Brutus Soliloquy

Explain the importance of Brutus's soliloquy in act 2, scene 1, in Julius Caesar by William Shakespeare.

The importance of Brutus's soliloquy in act 2, scene 1, of Julius Caesar is that it provides us with a motivation for his involvement in the plot to murder Caesar. Though Caesar is his friend, Brutus regards him as a threat to the Republic. He is potentially a poisonous snake who must be killed before he can do any damage.

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The purpose of a soliloquy is usually to display the inner conflict of a character debating with himself. In Brutus's case, this conflict is so thoroughly resolved that, while at the beginning of act 2, scene 1, he is unsure of whether to join the conspiracy, by the end of the scene, he is effectively leading it.

Two of the most powerful images in Brutus's soliloquy are the crown and the snake. The most compelling argument against Caesar is that he wants to be crowned king, the very idea of which is anathema to Roman Republicans and particularly to the man whose distant ancestor, Lucius Junius Brutus, drove out the last king and founded the Republic 500 years before. Calling Caesar an "adder" and a "serpent's egg" makes the idea of killing him more palatable, exterminating a dangerous creature rather than murdering a man. When the ideas of the crown and the snake are united, Brutus says that to give Caesar such power would be to "put a sting in him," making him a universal danger.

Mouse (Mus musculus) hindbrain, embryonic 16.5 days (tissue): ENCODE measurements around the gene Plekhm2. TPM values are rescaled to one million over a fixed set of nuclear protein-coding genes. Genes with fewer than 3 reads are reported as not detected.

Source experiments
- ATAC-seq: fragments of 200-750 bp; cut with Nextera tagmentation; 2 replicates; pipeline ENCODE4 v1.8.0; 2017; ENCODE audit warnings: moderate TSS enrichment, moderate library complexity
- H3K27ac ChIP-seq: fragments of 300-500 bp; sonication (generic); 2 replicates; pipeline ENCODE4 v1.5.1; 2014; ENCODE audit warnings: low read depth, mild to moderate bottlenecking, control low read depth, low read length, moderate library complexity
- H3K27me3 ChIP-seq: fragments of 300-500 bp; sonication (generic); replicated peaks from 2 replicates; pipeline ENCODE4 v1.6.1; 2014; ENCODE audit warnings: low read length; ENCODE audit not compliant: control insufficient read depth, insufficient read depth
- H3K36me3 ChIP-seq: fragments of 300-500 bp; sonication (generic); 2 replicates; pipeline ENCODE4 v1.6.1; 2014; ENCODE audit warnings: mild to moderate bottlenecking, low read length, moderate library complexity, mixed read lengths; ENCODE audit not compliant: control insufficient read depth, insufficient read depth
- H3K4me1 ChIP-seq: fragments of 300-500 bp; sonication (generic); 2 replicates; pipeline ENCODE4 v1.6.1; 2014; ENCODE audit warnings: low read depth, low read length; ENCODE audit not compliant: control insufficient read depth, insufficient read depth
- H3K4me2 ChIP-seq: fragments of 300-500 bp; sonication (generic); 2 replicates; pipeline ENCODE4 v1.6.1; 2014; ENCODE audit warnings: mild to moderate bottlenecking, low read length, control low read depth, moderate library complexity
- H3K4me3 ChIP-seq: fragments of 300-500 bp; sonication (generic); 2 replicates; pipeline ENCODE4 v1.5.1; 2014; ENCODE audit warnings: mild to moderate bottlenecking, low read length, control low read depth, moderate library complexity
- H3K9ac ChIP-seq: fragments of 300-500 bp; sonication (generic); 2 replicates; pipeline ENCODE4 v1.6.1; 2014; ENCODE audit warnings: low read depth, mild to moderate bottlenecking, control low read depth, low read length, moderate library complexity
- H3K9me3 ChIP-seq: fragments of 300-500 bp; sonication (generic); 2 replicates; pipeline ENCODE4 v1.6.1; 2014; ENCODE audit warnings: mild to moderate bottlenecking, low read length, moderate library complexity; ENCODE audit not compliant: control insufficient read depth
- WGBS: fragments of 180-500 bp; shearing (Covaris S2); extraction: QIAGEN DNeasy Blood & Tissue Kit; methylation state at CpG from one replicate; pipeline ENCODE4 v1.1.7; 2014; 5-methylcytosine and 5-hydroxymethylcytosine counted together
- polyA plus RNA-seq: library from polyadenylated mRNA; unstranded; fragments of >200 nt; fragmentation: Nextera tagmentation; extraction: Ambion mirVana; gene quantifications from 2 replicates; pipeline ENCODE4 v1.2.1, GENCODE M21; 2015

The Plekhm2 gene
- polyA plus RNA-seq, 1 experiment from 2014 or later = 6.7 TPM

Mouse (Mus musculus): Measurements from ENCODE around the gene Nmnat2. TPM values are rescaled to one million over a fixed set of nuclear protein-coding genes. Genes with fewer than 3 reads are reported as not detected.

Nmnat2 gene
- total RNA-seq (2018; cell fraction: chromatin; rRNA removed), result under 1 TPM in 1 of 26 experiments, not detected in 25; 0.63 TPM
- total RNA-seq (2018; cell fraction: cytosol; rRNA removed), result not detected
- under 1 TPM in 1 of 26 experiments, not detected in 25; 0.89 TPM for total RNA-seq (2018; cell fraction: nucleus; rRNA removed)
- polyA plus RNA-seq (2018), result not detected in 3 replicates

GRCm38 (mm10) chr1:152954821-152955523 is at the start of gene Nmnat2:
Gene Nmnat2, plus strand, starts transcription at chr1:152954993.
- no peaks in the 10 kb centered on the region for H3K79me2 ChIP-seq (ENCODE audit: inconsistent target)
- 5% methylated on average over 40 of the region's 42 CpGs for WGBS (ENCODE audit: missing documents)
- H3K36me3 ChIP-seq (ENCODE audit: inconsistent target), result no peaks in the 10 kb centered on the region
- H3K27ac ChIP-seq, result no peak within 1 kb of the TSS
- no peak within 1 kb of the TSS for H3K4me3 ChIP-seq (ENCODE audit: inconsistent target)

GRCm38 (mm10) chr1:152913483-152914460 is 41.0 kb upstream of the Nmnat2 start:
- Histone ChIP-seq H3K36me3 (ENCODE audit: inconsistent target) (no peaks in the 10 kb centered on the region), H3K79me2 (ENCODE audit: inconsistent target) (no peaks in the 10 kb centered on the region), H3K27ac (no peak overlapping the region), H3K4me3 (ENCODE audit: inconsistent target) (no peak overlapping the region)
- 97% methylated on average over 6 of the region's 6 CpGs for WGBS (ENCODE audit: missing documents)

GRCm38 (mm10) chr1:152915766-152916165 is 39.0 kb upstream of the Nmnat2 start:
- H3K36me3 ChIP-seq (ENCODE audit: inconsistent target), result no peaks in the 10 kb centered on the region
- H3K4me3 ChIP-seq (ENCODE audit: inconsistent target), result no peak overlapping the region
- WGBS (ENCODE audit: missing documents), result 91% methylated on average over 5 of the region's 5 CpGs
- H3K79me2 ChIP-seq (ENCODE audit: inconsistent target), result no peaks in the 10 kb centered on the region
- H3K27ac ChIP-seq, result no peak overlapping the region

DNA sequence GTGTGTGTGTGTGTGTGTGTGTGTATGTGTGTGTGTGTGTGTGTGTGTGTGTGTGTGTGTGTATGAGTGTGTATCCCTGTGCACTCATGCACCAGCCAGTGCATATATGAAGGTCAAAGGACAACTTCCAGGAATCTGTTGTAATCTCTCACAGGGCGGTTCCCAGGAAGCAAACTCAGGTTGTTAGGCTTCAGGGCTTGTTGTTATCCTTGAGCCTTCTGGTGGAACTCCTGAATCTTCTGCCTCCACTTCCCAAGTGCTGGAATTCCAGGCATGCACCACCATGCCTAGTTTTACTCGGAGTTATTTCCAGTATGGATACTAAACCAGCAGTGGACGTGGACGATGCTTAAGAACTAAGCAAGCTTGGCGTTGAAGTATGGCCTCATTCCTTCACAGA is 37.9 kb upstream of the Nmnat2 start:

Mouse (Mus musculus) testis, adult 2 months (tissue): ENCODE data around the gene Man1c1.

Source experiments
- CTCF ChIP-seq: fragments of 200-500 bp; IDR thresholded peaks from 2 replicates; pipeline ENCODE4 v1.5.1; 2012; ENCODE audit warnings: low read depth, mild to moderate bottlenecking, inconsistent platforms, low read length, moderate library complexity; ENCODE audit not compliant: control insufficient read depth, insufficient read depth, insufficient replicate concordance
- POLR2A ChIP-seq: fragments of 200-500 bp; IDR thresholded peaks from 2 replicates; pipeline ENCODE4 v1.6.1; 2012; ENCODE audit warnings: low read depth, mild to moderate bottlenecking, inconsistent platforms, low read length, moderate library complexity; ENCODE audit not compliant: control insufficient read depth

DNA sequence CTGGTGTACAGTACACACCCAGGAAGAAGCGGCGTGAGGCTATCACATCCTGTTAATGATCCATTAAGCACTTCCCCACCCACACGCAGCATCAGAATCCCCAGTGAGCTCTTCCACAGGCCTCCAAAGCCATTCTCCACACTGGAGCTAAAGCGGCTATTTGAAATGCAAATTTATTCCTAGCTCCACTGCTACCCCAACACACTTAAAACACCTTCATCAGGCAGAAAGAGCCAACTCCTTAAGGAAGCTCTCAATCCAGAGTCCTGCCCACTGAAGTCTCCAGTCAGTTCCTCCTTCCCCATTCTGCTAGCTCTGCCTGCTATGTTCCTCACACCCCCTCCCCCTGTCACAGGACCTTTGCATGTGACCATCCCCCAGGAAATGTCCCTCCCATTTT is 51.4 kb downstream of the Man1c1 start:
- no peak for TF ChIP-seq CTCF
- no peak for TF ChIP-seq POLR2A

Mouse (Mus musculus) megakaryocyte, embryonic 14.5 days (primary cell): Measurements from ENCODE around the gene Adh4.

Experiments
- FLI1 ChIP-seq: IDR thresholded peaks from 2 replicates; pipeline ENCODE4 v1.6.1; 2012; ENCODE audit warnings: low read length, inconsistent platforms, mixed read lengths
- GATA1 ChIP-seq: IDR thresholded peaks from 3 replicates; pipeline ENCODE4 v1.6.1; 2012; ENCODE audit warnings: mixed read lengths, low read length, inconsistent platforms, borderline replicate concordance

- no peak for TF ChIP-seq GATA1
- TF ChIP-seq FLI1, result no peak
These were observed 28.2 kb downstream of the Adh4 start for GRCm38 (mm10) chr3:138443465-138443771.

Brutus finishes his soliloquy by resolving that he will think about the danger posed by Caesar in precisely these terms:

And therefore think him as a serpent's egg
Which, hatch'd, would, as his kind, grow mischievous,
And kill him in the shell.

The serpent is a symbol of both evil and treachery, associated by Shakespeare's audience, if not by the real Brutus, with the fall of man in the Bible. Brutus will later be accused of treachery for killing his friend, and he preempts this accusation by saying that Caesar was himself treacherous and had to be killed before he posed an even greater danger to the Republic.